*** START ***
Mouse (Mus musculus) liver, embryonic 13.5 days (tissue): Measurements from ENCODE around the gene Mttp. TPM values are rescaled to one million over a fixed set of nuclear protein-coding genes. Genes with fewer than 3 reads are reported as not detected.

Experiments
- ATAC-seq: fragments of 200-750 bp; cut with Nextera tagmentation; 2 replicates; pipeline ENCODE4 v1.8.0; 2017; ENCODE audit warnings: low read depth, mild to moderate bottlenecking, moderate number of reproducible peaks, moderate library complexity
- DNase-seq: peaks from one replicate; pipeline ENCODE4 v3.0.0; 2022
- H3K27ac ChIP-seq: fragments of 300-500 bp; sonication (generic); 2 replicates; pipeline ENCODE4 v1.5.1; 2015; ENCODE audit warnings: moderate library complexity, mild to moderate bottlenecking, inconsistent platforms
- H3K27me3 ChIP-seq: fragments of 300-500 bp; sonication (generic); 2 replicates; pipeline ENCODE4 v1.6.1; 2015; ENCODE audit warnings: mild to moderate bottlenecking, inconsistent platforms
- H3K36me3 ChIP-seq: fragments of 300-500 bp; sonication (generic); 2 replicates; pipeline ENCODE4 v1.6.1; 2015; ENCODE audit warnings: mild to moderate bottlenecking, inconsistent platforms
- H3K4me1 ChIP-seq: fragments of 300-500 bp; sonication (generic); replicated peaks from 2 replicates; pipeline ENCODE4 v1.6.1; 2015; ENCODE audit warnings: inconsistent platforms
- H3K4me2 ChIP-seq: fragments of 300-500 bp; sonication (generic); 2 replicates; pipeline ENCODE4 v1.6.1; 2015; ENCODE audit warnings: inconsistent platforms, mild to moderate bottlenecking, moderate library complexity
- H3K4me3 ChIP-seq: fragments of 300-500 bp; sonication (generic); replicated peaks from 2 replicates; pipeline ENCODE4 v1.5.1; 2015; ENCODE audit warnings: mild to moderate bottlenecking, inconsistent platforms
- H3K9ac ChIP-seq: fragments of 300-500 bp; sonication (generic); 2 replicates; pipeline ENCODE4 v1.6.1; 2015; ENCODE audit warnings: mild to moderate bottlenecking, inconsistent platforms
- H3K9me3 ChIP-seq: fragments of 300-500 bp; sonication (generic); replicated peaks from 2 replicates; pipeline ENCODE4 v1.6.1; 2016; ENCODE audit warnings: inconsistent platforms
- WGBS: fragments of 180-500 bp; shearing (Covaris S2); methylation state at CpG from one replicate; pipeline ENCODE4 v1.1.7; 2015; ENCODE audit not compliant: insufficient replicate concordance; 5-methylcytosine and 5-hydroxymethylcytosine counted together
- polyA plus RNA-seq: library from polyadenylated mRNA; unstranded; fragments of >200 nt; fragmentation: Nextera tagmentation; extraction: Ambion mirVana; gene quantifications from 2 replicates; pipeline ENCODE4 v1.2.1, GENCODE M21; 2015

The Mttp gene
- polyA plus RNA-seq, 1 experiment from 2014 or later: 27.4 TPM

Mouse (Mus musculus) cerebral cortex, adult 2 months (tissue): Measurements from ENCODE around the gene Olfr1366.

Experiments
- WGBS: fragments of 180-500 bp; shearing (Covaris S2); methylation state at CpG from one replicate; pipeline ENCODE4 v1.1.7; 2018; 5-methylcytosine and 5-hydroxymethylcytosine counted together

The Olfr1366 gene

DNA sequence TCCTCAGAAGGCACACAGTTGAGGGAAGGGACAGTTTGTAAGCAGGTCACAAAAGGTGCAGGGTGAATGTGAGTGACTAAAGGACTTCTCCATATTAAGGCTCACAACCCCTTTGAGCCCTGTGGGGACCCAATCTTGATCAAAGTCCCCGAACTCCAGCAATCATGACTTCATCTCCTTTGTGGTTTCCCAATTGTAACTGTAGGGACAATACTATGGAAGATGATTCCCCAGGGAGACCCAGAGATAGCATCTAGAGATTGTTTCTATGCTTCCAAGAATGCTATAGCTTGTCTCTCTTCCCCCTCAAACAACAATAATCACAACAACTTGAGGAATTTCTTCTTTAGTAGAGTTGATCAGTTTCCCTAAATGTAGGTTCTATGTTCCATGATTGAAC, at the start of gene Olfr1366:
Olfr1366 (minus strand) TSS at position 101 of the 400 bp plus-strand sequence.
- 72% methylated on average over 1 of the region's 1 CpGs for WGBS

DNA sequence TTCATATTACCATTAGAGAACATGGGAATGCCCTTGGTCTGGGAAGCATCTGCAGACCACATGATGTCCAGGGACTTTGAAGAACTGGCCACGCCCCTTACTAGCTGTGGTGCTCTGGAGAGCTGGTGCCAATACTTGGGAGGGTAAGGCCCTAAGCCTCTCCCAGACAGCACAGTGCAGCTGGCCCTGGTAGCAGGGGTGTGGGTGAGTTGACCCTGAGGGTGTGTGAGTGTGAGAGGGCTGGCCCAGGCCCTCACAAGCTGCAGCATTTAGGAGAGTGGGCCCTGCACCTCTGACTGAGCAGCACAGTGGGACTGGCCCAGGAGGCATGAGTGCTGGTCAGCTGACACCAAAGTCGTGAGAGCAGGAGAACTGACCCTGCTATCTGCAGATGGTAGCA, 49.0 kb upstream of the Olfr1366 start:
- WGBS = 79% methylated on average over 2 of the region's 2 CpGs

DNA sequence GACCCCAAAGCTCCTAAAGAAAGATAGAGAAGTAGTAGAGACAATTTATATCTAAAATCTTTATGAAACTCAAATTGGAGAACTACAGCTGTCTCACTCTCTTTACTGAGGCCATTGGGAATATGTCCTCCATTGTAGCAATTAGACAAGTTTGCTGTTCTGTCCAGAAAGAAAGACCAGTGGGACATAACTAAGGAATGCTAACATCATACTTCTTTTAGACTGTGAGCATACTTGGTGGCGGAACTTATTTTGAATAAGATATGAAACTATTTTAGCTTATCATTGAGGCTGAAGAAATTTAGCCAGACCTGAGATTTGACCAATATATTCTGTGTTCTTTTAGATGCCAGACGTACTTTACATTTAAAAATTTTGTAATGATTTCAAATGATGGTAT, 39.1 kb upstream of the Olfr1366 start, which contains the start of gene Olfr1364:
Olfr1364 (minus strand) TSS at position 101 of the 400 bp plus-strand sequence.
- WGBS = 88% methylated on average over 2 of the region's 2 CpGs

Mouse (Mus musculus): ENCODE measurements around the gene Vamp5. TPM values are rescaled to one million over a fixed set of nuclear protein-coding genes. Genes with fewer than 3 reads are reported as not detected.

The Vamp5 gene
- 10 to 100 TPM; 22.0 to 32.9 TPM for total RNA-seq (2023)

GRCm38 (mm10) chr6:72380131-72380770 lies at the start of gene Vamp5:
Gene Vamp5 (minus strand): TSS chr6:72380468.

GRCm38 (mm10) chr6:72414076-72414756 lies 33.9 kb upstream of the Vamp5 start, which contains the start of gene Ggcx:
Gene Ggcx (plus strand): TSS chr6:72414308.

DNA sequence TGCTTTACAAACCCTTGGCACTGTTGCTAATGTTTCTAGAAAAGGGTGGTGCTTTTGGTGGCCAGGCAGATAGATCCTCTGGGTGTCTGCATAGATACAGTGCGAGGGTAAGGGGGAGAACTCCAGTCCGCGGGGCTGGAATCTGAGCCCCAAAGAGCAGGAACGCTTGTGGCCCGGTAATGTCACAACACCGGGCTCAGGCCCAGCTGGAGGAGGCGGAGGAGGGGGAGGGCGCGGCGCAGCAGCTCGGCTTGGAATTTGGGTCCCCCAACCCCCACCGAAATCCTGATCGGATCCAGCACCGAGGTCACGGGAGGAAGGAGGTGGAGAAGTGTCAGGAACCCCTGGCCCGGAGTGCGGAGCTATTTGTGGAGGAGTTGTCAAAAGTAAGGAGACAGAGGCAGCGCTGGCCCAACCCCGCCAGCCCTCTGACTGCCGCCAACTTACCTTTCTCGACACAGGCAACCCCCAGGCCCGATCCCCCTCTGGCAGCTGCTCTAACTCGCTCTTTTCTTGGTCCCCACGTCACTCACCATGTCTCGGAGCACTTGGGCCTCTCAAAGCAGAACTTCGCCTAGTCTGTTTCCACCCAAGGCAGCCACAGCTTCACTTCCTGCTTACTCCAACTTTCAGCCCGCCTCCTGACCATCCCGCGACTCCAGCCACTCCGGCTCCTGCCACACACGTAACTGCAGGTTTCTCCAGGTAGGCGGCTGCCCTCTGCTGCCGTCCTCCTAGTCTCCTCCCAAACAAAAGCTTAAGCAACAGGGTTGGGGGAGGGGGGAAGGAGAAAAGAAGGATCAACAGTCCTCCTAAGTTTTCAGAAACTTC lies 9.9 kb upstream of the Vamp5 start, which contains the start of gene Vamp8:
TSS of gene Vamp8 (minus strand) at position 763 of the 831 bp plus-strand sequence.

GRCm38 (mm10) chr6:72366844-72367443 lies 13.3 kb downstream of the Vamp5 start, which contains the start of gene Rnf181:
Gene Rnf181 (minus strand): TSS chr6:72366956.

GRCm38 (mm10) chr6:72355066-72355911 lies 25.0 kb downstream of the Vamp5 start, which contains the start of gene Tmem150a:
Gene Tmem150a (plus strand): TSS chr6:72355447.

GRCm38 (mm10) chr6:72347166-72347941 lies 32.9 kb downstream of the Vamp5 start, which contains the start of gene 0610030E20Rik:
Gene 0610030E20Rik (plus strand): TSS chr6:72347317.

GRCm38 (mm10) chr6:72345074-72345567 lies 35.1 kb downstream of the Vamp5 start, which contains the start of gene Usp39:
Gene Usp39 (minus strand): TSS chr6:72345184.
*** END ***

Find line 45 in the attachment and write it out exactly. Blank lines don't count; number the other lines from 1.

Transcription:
Gene Usp39 (minus strand): TSS chr6:72345184.